UCI president David Lappartient has vowed to crack down on motor doping and said earlier this month that it would be a “disaster for the sport” if a leading rider were caught using a concealed motor.

> UCI president says he will step up fight against motor doping

To date, only one concealed motor has been discovered in competition, hidden in a bike prepared for Belgian under-23 rider Femke van Den Driessche at the 2016 UCI Cyclo-cross World Championships in Zolder.

Rumours persist of their use, however, and in November Lappartient appointed former pro Jean-Christophe Péraud, runner-up in the 2014 Tour de France and an engineer by profession, as the UCI’s manager of equipment and the fight against technological fraud.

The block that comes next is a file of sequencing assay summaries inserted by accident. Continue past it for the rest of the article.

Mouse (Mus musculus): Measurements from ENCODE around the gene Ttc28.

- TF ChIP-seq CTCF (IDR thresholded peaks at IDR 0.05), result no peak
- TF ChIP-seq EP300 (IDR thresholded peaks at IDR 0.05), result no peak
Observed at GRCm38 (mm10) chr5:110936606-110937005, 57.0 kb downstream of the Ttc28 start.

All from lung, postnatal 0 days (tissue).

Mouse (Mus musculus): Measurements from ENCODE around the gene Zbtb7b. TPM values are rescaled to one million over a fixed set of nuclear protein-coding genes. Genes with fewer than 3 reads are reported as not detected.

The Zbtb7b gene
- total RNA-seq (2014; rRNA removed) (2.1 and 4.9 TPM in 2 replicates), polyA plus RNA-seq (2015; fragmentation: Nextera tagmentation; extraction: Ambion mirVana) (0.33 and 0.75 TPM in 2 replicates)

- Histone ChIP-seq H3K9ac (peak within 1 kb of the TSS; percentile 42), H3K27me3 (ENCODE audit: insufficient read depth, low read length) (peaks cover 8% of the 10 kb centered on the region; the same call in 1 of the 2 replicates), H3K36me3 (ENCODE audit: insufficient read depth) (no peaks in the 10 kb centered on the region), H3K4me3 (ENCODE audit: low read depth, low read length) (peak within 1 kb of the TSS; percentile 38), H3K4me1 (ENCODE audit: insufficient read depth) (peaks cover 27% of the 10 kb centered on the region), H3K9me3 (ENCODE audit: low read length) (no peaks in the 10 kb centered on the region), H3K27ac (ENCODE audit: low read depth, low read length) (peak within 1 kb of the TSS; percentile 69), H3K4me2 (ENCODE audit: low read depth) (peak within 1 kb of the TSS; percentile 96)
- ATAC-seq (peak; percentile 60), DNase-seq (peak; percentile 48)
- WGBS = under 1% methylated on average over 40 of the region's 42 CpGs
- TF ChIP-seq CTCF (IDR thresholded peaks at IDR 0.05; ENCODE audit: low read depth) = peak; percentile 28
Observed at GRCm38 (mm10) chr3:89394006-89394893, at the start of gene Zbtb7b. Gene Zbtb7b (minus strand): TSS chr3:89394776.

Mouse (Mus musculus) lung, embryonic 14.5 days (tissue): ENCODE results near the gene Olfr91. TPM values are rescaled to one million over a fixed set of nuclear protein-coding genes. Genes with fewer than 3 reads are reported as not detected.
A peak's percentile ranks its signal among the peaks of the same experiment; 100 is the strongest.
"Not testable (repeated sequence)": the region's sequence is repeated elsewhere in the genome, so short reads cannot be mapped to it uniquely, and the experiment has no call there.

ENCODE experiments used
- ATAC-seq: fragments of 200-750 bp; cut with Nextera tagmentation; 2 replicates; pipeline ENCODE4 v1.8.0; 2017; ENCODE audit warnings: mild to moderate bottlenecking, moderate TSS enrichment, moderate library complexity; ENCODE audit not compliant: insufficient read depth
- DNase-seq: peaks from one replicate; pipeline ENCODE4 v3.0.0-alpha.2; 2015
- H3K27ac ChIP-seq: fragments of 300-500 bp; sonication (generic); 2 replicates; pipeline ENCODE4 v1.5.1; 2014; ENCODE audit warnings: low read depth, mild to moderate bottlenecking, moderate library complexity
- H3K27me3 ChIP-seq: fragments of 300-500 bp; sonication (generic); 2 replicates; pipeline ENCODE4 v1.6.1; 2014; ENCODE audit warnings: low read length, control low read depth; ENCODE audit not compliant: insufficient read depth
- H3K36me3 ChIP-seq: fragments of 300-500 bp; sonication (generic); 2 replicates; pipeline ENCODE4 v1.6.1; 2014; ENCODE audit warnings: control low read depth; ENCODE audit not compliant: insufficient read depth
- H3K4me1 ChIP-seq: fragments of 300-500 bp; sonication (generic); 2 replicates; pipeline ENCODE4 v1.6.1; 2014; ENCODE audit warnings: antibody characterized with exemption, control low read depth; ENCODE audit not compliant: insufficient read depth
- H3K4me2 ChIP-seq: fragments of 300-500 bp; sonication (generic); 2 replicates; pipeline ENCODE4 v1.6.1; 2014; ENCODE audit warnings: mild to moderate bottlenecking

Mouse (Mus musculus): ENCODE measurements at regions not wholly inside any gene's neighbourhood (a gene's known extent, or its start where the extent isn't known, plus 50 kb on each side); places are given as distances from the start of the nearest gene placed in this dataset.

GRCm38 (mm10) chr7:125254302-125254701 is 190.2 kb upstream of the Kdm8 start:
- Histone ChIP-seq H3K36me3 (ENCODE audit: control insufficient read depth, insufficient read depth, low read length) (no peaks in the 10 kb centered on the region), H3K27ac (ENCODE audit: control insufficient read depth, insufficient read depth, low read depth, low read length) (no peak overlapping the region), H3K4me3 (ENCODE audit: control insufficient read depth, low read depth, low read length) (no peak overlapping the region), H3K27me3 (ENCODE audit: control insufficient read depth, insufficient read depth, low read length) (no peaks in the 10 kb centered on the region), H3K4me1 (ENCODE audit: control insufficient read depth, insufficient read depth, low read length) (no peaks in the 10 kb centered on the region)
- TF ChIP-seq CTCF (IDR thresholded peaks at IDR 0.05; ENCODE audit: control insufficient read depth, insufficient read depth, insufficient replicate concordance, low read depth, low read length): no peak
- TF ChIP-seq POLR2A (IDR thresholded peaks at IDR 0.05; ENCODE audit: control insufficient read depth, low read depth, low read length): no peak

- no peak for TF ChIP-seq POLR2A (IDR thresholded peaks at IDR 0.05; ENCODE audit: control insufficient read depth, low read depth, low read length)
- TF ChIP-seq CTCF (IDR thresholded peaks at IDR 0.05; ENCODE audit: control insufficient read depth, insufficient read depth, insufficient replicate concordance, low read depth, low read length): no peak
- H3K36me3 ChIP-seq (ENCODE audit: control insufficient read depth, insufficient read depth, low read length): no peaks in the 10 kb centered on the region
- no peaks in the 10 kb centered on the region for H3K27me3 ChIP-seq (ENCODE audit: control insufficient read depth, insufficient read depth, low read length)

> UCI appoints Tour de France runner-up to fight motor doping

The two magistrates reported to be investigating the issue of motor doping are big hitters within the French judicial profession.

Thépaut is well-known for her investigation of former President Nicolas Sarkozy over allegations of corruption and illegal financing of a political party.

Both she and Tournaire are involved in an ongoing investigation into claims that former Prime Minister Francois Fillon employed his wife in a fictitious position as parliamentary assistant.

The investigation was launched in January following an exposé in Le Canard Enchainé at a time when Fillon was frontrunner to win this year’s presidential election, his popularity in the opinion polls immediately plunging.